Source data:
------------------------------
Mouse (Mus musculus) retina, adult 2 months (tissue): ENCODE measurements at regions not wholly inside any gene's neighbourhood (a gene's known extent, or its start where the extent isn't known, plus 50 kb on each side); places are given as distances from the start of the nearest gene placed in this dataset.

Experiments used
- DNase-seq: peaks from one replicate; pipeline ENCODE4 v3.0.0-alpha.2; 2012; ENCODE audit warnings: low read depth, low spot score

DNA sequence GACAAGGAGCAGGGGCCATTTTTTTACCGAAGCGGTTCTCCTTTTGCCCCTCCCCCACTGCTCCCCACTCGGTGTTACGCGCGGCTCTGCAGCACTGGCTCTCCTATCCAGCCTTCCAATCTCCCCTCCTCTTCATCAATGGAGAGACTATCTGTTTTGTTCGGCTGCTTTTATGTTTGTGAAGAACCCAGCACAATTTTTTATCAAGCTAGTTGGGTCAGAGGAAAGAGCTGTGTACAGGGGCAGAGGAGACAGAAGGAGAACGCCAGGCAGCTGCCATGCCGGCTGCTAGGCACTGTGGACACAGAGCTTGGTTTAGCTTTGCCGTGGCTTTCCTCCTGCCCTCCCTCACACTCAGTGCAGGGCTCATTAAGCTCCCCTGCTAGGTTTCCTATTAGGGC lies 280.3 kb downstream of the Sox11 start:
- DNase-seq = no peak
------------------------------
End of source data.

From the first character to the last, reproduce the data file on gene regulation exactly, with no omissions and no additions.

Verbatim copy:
Mouse (Mus musculus) retina, adult 2 months (tissue): ENCODE measurements at regions not wholly inside any gene's neighbourhood (a gene's known extent, or its start where the extent isn't known, plus 50 kb on each side); places are given as distances from the start of the nearest gene placed in this dataset.

Experiments used
- DNase-seq: peaks from one replicate; pipeline ENCODE4 v3.0.0-alpha.2; 2012; ENCODE audit warnings: low read depth, low spot score

DNA sequence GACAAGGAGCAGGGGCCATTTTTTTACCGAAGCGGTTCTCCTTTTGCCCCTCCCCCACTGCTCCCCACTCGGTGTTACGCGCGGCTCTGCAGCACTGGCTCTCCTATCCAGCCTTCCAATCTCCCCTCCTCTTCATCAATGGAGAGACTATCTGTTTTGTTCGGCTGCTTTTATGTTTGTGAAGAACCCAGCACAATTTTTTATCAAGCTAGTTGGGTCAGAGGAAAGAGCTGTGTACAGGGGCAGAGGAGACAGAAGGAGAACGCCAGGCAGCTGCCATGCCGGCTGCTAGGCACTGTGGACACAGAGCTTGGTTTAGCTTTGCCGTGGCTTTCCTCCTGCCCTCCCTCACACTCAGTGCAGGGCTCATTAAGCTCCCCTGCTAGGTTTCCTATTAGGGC lies 280.3 kb downstream of the Sox11 start:
- DNase-seq = no peak